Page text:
Fielder gave everything he had when on the diamond. He always had a reputation for playing smart baseball, which is what kept him around a long time.
Prince Fielder was drafted in the first round and was the seventh selection overall in the 2002 draft. In 2005, he made his debut, collected his first hit off Hideo Nomo and never looked back. Despite carrying a hefty 235 pounds, Fielder is not only surprisingly fast, but he is a vegetarian who is careful about his diet.
He is a four-time All-Star with 260 home runs going into this season and a .287 career average. The Tigers have him locked up for the years to come, and Fielder looks to prove that being a big man does not mean he will have an injury-plagued and shortened career.
It's no secret that Young has had his share of off-field problems, but on the field, you best not pitch him inside and high.
There was probably not another hitter who could turn on a pitch better than Dmitri Young. A two-time All-Star and 2007 Comeback Player of the Year, Dmitri Young was a dominant force in the Nationals lineup. His playing weight was listed as 255.
Touted at 5'3'', Harry Chappas looked as if he was still growing when the White Sox signed him to a contract in 1978. Blessed with quick hands, a strong arm and agile feet, Chappas quickly displaced the veteran Don Kessinger at short for the Sox. But it wasn't these traits which got Chappas a shot in the major leagues—it was simply his size.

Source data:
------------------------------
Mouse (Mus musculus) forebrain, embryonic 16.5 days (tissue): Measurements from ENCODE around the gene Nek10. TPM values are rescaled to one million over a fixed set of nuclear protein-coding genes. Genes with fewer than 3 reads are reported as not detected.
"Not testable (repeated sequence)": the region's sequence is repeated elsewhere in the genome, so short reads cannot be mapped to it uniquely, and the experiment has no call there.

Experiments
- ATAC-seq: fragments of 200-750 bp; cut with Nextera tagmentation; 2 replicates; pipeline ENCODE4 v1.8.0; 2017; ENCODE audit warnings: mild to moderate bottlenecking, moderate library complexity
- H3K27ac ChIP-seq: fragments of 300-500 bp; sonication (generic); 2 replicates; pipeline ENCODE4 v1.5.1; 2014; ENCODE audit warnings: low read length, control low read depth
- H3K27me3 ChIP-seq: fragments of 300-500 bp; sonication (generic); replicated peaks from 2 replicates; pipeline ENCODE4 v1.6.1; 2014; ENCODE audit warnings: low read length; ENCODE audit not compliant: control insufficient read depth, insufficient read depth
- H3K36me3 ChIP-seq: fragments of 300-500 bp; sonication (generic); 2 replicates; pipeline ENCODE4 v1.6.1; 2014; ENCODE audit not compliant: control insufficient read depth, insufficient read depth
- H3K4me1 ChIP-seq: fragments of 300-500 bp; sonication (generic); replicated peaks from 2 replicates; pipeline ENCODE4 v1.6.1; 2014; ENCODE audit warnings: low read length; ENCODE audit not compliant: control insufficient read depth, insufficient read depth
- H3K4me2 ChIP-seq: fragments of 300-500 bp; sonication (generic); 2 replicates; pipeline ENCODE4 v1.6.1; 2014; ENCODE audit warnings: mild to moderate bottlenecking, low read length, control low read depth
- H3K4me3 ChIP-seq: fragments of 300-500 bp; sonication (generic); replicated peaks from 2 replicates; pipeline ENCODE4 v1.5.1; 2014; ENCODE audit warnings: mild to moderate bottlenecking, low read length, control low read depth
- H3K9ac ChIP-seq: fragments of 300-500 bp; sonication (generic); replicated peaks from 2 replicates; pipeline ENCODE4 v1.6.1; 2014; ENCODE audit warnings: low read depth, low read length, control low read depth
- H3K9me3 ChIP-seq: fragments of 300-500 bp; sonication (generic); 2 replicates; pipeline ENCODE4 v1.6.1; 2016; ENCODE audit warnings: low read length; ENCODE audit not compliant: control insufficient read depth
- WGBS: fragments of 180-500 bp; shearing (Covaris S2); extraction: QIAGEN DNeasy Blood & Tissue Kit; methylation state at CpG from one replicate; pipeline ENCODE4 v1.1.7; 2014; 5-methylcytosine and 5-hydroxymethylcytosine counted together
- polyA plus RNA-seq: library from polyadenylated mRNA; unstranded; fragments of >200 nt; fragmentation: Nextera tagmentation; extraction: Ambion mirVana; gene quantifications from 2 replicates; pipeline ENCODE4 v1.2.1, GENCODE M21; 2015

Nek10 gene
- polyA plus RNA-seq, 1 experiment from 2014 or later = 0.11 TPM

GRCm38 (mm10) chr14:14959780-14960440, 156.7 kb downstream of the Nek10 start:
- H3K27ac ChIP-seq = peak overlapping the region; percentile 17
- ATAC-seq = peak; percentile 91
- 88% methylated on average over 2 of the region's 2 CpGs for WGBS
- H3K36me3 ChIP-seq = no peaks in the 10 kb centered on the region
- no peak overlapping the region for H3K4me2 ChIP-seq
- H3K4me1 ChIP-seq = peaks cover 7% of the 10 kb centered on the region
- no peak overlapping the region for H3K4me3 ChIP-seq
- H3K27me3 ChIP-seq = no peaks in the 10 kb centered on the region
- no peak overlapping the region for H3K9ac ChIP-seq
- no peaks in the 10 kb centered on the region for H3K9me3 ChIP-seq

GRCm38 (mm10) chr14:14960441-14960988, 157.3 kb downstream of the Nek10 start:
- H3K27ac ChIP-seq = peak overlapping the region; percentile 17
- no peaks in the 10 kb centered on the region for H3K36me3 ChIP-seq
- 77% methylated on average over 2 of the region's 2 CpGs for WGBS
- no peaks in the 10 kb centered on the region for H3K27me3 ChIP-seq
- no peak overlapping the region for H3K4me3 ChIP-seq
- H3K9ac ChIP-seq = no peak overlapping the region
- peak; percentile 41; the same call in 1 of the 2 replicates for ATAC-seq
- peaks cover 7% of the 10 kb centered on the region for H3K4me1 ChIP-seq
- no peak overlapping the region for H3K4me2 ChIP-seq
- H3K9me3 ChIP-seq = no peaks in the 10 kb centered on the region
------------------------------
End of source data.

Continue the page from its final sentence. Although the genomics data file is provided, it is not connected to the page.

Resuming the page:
Chappas only played for two seasons and hit .245 with one career home run.
At 6'7" and almost 300 pounds, Sabathia is a very intimidating presence on the mound.
Yet Sabathia, like Prince Fielder, is quite agile for a big man. At one time he was one of the most coveted pitchers in all of baseball, but age and injuries have been catching up to him. Most fans of the game believe this is Sabathia's make or break season. He will have to do well despite a Yankee team that is decimated by injuries.
John Kruk may not look like much of baseball player nowadays, but in his playing days he didn't look like a baseball player either!
He's best remembered for the fear he displayed when facing Randy Johnson in the 1993 All-Star game.